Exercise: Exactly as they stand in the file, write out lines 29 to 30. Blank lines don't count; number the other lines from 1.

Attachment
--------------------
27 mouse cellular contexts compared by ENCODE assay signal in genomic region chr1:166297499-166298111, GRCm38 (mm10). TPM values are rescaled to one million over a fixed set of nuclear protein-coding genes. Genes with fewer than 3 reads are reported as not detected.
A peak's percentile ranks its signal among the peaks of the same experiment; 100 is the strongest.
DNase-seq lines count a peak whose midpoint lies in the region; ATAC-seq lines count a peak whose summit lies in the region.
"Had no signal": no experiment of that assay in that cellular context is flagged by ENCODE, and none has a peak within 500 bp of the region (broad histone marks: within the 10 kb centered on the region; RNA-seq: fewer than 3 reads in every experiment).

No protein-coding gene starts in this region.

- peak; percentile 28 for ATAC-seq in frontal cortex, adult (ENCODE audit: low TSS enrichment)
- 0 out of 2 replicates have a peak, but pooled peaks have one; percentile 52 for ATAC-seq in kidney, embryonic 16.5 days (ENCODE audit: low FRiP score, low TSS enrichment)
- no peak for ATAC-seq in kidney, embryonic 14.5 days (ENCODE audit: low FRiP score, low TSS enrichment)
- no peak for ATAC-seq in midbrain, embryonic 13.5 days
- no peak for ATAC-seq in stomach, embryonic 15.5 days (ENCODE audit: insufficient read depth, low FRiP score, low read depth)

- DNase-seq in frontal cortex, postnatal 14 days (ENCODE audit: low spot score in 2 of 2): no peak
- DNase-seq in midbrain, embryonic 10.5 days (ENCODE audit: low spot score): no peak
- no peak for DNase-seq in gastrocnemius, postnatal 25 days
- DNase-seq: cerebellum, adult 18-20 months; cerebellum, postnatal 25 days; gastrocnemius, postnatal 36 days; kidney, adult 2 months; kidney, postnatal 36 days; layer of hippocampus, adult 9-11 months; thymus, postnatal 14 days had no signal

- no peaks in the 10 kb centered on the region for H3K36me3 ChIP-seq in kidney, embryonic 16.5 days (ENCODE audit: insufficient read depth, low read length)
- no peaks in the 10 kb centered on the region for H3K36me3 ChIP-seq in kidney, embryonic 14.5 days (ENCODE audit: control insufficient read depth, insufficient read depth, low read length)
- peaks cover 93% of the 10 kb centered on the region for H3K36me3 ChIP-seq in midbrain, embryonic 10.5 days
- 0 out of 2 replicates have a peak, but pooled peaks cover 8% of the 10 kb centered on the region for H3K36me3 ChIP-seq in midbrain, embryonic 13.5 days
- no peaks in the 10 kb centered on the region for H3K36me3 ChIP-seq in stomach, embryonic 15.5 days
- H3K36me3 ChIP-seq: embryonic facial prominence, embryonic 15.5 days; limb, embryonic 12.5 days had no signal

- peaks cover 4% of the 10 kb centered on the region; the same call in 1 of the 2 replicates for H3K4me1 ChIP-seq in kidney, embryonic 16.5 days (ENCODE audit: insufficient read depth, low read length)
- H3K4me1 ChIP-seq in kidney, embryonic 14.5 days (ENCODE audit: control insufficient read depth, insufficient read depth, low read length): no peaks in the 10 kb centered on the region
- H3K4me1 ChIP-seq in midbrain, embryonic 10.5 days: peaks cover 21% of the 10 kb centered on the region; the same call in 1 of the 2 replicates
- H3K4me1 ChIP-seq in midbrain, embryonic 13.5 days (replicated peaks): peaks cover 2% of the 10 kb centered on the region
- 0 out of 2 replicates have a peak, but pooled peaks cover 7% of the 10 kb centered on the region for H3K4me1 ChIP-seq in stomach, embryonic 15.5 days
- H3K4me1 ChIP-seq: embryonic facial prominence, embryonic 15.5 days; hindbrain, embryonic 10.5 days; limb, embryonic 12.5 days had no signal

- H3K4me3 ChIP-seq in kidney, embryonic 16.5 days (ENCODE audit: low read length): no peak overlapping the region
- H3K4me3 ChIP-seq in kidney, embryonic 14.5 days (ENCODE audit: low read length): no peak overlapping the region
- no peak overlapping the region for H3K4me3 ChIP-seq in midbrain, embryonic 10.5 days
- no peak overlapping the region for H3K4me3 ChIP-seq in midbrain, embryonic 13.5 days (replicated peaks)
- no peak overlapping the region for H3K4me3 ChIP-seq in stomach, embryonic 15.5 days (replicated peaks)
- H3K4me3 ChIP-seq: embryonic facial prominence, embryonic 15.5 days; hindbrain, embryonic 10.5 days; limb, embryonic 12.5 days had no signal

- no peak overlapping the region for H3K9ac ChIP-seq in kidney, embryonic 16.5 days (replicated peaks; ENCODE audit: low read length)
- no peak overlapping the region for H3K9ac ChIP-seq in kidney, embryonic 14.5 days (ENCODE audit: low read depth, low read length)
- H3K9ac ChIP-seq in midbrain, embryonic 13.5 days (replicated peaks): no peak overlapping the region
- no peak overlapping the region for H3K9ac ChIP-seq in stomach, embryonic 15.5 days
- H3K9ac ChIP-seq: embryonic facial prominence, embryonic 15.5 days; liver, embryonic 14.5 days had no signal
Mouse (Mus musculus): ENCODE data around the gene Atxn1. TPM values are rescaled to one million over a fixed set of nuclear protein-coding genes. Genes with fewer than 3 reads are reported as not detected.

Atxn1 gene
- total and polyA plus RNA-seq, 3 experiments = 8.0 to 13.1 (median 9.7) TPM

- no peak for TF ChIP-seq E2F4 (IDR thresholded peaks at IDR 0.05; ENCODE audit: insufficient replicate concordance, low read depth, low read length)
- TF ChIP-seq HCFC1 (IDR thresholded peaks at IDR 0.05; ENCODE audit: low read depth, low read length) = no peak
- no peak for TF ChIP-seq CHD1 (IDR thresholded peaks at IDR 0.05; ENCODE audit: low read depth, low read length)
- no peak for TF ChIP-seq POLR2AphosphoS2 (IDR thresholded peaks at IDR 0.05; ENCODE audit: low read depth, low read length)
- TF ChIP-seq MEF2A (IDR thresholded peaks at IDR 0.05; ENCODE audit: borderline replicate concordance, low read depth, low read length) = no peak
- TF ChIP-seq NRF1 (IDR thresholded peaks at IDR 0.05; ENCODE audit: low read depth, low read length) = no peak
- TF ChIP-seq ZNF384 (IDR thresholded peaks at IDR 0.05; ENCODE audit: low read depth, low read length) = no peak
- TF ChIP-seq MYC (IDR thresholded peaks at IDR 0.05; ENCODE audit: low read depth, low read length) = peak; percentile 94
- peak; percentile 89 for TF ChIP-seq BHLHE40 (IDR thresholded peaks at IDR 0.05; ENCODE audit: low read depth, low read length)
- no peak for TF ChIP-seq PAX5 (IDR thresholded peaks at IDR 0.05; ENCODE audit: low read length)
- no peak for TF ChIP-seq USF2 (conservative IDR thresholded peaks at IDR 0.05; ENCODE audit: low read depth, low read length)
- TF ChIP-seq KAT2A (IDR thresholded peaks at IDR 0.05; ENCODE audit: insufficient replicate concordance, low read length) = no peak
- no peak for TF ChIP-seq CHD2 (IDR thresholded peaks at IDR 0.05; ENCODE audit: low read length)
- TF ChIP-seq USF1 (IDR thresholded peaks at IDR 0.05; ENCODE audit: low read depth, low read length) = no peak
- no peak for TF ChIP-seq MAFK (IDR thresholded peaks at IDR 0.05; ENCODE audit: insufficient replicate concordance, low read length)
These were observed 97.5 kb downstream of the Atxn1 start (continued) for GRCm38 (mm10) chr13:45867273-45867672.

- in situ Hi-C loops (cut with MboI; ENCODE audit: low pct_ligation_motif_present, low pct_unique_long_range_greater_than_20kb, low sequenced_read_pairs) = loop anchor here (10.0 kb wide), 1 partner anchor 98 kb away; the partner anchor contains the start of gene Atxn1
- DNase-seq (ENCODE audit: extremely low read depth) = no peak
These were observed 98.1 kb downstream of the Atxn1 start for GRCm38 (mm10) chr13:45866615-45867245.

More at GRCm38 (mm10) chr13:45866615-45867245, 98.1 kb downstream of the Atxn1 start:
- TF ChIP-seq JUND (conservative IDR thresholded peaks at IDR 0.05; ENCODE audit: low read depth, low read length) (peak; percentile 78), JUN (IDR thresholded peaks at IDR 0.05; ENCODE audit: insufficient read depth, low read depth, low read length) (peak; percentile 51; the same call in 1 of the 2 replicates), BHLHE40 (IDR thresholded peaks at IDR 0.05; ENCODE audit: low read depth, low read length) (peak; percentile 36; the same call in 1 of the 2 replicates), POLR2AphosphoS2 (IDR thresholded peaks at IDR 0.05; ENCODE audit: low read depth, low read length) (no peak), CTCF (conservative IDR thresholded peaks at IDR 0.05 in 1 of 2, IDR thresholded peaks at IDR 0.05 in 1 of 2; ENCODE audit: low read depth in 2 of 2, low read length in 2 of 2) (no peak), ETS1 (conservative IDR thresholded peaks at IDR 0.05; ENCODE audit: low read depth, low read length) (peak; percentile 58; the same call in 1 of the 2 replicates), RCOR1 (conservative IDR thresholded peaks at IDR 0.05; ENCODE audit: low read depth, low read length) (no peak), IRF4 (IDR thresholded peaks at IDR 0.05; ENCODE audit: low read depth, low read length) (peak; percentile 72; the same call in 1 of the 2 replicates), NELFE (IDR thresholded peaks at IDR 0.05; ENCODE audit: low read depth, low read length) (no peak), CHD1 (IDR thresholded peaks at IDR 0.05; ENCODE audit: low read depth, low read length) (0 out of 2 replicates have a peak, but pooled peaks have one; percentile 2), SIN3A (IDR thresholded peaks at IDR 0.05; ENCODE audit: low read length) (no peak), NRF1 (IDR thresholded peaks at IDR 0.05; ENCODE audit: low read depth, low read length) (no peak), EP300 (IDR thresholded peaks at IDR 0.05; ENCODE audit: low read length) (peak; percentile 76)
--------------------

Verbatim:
- no peak overlapping the region for H3K4me3 ChIP-seq in midbrain, embryonic 10.5 days
- no peak overlapping the region for H3K4me3 ChIP-seq in midbrain, embryonic 13.5 days (replicated peaks)